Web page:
If a background task fails with an exception, then the corresponding future future eventually reaches FAILED state. In that case, information about the exception that occurred is available in the future.exception attribute. This information takes the form of a tuple of length 3, containing stringified versions of the exception type, the exception value and the exception traceback.

As with future.result, an attempt to access future.exception for a future that’s not in FAILED state will give an AttributeError.

Cancelling the background task

The CallFuture, IterationFuture and ProgressFuture classes all have a cancel method that allows the user to request cancellation of the corresponding background task. That request gets interpreted a little differently depending on the type of task.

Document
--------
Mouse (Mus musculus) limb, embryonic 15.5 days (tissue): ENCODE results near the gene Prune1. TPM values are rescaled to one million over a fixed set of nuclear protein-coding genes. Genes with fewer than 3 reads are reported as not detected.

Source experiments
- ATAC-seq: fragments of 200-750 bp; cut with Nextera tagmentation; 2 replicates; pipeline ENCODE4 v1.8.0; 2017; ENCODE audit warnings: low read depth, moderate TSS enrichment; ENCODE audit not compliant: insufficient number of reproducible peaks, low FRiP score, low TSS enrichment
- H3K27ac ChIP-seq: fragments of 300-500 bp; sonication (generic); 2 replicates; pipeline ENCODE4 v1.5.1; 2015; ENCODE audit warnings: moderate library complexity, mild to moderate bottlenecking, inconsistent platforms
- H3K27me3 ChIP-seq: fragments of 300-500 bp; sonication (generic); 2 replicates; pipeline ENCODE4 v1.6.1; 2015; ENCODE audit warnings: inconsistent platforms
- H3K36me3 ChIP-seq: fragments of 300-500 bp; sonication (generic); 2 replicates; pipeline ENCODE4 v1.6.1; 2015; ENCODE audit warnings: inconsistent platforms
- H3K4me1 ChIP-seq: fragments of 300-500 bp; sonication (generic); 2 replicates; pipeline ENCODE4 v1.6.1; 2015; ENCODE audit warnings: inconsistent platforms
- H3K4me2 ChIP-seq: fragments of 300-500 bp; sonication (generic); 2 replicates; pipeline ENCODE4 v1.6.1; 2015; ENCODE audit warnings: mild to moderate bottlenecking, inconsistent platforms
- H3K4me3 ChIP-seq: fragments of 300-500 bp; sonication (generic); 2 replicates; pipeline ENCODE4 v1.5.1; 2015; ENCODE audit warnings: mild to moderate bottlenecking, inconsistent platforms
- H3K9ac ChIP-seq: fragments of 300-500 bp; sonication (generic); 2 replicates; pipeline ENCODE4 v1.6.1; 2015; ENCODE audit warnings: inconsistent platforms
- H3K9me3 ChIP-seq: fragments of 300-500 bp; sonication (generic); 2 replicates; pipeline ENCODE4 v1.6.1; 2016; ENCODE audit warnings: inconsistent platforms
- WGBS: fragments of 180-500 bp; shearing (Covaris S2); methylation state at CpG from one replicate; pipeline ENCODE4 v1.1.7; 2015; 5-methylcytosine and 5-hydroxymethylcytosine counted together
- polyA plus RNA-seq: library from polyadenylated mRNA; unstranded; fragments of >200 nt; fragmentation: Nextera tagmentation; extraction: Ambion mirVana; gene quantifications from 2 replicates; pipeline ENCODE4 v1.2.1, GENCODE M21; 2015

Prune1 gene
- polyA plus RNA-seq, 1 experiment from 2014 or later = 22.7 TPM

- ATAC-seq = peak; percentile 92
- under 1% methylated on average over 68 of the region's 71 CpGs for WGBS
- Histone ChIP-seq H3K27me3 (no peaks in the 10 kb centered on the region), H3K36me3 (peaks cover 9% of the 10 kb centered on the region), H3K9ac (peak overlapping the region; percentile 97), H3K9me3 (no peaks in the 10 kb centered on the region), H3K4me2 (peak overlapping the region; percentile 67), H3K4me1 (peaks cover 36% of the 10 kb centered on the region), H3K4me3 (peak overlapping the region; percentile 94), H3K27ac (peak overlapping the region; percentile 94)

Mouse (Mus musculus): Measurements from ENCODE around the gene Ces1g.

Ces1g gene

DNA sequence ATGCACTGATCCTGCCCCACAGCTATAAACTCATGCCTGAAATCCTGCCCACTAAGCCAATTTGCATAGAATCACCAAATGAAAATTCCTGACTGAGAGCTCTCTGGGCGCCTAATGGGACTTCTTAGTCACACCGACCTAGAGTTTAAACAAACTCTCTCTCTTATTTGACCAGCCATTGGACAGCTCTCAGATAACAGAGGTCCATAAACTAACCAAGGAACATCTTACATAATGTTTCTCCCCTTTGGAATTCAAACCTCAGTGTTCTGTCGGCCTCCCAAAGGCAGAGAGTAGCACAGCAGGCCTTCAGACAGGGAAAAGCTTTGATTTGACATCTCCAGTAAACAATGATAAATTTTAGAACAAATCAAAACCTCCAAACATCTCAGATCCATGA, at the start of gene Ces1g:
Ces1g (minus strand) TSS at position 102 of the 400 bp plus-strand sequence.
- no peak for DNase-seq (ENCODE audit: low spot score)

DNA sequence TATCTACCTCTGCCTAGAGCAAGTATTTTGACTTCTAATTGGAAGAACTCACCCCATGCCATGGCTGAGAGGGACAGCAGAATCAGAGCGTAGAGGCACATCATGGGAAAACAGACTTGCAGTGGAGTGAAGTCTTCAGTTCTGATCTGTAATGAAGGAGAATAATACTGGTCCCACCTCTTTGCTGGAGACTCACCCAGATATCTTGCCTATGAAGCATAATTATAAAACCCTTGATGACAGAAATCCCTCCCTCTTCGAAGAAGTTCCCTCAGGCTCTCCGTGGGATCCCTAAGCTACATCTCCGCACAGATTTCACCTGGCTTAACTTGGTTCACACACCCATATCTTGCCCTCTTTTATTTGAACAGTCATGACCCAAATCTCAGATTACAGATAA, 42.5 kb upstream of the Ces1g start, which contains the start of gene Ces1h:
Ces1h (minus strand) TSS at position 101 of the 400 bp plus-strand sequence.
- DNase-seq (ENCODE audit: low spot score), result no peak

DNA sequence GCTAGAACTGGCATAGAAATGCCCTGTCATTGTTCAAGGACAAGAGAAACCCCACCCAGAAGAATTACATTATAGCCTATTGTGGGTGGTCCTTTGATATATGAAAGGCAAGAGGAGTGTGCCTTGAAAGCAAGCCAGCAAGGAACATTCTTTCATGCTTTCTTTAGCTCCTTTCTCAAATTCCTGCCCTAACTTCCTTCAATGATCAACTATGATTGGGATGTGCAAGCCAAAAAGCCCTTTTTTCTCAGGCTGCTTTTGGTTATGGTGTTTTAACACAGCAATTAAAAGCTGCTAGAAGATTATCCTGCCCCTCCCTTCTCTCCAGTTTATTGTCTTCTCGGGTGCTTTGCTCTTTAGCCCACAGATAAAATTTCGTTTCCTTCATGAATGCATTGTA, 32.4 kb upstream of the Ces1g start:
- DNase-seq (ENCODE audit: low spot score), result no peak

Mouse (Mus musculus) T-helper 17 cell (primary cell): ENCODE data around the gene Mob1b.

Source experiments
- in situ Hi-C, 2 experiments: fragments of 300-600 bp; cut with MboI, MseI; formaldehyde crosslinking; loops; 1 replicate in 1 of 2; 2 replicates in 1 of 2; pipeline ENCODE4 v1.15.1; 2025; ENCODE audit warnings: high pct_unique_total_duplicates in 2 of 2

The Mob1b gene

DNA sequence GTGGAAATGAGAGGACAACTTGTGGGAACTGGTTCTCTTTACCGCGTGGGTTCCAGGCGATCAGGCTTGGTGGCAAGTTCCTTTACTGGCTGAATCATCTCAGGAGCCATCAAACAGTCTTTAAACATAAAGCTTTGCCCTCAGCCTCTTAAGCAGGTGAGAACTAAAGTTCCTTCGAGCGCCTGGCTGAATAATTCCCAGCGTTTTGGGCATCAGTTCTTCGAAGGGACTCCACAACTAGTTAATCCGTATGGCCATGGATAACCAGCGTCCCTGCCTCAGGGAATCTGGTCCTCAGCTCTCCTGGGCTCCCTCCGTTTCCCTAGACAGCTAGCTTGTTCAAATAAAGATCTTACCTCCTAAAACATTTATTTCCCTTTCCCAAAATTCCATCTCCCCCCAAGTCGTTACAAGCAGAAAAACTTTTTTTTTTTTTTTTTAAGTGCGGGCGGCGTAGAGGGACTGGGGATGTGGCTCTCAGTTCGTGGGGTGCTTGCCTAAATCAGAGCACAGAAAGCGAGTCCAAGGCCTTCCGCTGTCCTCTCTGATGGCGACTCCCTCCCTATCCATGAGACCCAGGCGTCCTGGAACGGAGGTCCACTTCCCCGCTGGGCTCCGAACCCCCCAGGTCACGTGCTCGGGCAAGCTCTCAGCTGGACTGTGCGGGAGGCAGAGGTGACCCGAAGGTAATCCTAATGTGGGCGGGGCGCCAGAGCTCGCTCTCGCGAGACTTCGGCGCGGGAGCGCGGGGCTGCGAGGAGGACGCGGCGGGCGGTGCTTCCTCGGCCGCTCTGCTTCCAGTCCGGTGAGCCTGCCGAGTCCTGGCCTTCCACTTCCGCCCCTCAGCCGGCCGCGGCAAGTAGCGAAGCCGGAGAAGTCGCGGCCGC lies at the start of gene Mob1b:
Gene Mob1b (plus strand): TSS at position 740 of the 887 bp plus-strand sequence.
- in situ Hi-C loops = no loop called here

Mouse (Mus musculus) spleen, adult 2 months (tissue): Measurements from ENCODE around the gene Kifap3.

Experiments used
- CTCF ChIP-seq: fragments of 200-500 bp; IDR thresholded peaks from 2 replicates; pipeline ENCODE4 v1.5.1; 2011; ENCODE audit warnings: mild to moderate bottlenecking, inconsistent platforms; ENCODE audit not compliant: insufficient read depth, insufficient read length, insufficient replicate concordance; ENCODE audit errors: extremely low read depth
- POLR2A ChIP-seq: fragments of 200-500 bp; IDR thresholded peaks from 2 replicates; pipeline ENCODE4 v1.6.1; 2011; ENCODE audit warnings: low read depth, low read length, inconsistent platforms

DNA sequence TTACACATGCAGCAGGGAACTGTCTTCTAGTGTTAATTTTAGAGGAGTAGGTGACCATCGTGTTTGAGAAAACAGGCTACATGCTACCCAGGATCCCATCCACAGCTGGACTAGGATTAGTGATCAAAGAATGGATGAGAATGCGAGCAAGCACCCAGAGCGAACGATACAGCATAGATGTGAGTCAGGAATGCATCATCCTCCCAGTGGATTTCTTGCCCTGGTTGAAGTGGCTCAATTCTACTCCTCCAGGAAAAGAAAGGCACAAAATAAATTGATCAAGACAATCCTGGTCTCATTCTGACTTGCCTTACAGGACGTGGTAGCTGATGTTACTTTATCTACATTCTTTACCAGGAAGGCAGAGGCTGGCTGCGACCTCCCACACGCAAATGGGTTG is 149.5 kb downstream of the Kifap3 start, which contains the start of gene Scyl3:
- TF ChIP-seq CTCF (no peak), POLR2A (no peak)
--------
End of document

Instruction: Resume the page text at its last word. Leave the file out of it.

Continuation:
For CallFuture, the cancel method either tells a waiting task not to execute, or tells an already executing task that the user is no longer interested in the result. It doesn’t interrupt an already executing background task.

For IterationFuture, the cancel method causes a running background task to abort on the next iteration. No further results are received after calling cancel.

For ProgressFuture, the cancel method causes a running task to abort the next time that task calls progress. No further progress results are received after calling cancel.

In all cases, a future may only be cancelled if its state is one of WAITING or EXECUTING. Attempting to cancel a future in another state will raise a RuntimeError. Calling cancel immediately puts the future into CANCELLING state, and the state is updated to CANCELLED once the future has finished executing. No results or exception information are received from a future in CANCELLING state. A cancelled future will never reach FAILED state, and will never record information from a background task exception that occurs after the cancel call.